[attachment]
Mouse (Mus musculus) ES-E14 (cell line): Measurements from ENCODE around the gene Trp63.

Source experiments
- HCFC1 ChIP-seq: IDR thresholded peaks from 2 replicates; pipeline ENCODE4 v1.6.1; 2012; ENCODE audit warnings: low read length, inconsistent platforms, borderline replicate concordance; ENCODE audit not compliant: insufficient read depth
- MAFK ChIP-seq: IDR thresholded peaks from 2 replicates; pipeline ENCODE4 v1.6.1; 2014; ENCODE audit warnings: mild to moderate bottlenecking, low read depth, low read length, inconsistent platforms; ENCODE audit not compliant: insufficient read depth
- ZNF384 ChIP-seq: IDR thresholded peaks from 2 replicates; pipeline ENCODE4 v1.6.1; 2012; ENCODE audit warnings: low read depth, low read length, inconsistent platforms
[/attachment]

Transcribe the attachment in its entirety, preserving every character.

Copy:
Mouse (Mus musculus) ES-E14 (cell line): Measurements from ENCODE around the gene Trp63.

Source experiments
- HCFC1 ChIP-seq: IDR thresholded peaks from 2 replicates; pipeline ENCODE4 v1.6.1; 2012; ENCODE audit warnings: low read length, inconsistent platforms, borderline replicate concordance; ENCODE audit not compliant: insufficient read depth
- MAFK ChIP-seq: IDR thresholded peaks from 2 replicates; pipeline ENCODE4 v1.6.1; 2014; ENCODE audit warnings: mild to moderate bottlenecking, low read depth, low read length, inconsistent platforms; ENCODE audit not compliant: insufficient read depth
- ZNF384 ChIP-seq: IDR thresholded peaks from 2 replicates; pipeline ENCODE4 v1.6.1; 2012; ENCODE audit warnings: low read depth, low read length, inconsistent platforms